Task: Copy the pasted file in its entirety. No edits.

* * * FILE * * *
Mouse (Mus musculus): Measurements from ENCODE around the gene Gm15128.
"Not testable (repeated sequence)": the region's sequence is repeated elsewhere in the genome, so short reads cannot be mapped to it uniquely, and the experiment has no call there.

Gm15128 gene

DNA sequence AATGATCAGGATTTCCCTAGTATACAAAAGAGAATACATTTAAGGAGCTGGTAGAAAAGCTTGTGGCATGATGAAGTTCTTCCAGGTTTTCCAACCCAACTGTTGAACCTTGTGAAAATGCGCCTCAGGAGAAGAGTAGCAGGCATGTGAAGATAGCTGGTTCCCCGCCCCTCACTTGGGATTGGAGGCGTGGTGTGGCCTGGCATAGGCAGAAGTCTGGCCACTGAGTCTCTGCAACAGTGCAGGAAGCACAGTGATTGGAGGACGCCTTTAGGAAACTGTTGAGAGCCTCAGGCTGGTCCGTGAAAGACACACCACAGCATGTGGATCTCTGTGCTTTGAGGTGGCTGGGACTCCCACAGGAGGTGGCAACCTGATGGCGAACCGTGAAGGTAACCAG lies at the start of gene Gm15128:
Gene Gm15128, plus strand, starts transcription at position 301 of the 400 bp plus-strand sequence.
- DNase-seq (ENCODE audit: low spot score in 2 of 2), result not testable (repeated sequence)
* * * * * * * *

Mouse (Mus musculus): Measurements from ENCODE around the gene Gm15128.
"Not testable (repeated sequence)": the region's sequence is repeated elsewhere in the genome, so short reads cannot be mapped to it uniquely, and the experiment has no call there.

Gm15128 gene

DNA sequence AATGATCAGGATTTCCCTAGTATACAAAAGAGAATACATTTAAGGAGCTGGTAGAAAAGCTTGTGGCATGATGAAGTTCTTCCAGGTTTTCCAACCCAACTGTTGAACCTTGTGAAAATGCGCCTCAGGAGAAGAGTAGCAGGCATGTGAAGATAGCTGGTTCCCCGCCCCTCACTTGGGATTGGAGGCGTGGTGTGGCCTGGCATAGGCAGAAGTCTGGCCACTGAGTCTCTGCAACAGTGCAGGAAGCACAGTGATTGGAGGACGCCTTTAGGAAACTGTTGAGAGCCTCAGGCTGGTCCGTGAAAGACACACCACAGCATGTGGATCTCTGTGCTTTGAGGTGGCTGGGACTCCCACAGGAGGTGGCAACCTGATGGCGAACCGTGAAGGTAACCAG lies at the start of gene Gm15128:
Gene Gm15128, plus strand, starts transcription at position 301 of the 400 bp plus-strand sequence.
- DNase-seq (ENCODE audit: low spot score in 2 of 2), result not testable (repeated sequence)